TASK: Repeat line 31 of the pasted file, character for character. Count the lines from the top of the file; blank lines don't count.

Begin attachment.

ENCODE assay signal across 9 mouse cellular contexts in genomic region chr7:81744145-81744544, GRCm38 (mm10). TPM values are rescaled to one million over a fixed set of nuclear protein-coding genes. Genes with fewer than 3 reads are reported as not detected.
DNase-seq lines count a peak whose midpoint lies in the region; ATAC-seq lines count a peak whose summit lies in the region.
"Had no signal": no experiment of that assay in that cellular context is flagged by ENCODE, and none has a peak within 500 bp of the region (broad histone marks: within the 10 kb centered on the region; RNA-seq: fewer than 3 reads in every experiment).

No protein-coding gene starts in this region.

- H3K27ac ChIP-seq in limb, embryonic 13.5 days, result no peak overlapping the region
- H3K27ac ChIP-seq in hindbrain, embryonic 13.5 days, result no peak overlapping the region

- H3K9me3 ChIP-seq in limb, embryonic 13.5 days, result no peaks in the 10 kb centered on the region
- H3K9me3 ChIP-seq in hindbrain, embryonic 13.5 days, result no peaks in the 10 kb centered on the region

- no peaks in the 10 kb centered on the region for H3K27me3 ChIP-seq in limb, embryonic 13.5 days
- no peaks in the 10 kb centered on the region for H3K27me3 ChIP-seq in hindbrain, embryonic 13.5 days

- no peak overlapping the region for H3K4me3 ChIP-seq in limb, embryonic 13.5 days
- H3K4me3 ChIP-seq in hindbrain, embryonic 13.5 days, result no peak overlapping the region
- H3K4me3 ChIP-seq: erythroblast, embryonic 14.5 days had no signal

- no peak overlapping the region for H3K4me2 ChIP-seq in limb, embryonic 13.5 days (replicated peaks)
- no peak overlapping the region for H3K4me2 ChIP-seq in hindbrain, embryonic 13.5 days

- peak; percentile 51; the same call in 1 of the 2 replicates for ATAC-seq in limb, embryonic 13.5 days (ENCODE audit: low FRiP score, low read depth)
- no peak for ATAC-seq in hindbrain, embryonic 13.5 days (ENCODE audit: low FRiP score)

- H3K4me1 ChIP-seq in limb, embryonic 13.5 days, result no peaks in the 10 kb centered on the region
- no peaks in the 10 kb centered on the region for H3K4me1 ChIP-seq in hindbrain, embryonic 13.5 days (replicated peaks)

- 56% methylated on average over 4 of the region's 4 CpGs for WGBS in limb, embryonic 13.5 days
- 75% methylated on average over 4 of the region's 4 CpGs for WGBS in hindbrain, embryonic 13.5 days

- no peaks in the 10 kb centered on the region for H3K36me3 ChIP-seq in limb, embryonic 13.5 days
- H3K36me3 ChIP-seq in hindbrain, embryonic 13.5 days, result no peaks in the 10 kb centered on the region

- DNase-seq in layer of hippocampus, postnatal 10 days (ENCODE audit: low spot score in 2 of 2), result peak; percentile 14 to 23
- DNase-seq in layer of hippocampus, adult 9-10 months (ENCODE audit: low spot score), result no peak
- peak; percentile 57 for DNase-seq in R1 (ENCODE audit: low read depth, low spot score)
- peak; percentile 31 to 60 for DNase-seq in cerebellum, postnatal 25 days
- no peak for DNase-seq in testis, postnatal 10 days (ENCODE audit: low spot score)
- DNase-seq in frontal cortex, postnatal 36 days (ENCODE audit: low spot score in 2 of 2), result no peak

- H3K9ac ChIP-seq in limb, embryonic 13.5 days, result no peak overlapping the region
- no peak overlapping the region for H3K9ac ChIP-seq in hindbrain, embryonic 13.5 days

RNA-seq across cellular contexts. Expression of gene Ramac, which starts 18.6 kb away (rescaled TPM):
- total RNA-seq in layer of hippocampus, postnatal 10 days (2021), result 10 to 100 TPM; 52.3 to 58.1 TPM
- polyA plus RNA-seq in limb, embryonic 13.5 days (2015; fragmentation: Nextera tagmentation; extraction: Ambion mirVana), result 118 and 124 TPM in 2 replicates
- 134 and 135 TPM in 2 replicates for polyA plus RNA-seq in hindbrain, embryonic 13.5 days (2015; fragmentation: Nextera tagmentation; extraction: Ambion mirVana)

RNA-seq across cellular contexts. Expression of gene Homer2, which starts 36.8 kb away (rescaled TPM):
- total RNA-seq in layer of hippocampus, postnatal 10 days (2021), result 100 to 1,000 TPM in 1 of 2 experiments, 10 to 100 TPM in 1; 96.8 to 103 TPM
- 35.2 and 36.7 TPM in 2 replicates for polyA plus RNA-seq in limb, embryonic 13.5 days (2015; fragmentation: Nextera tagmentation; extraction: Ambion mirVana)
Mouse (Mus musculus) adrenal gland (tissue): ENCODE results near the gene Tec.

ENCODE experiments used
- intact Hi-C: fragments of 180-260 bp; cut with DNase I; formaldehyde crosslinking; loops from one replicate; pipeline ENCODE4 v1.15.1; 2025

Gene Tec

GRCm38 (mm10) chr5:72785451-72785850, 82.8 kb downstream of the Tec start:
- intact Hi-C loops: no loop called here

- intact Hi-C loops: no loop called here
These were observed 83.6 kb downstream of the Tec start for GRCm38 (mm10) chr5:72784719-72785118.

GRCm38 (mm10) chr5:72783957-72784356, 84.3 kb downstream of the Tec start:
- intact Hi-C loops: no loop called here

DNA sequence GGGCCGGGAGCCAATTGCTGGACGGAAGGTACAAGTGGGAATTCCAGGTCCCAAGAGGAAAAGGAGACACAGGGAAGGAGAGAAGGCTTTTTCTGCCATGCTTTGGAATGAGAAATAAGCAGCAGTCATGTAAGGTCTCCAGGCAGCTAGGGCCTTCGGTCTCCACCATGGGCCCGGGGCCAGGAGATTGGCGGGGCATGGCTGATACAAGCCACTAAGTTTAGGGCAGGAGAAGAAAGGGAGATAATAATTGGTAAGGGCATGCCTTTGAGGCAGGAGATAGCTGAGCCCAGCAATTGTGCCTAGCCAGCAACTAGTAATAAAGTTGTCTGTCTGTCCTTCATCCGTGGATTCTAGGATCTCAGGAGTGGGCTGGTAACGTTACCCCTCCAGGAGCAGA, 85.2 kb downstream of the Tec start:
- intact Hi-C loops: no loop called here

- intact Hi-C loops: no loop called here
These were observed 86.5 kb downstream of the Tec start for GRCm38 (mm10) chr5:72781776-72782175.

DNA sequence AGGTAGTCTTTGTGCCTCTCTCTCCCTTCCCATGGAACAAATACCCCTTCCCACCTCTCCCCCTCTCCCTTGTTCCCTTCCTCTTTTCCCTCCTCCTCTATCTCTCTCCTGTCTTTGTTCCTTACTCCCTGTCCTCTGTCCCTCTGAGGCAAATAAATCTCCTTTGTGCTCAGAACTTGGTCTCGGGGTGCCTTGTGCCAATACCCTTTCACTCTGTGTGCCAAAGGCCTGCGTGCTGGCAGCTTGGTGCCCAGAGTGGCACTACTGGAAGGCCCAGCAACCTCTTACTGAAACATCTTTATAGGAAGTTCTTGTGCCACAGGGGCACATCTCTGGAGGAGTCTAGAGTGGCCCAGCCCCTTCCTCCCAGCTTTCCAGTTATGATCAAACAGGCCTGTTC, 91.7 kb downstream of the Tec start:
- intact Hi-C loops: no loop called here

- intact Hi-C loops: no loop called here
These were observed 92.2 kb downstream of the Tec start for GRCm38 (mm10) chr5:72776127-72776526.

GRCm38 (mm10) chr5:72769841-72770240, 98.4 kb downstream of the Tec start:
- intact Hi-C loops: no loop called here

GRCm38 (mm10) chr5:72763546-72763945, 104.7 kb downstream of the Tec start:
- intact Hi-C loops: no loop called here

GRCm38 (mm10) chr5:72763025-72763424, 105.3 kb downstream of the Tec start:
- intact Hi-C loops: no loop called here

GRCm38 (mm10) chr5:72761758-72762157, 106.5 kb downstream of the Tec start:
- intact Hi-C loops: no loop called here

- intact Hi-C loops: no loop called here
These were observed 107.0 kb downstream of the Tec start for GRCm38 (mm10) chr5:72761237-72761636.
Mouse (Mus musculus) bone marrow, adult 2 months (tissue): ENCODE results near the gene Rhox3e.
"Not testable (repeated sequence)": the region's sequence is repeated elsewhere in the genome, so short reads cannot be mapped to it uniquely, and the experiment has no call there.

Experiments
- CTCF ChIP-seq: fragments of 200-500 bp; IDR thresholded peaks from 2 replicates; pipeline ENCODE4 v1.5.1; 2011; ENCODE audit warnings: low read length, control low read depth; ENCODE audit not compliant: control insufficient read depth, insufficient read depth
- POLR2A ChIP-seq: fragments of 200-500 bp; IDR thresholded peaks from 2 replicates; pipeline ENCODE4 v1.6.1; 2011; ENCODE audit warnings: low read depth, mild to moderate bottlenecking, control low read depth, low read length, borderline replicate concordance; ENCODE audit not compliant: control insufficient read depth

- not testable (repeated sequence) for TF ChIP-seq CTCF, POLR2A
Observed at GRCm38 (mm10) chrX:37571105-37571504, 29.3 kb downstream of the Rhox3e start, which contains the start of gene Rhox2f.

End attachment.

- no peak overlapping the region for H3K9ac ChIP-seq in hindbrain, embryonic 13.5 days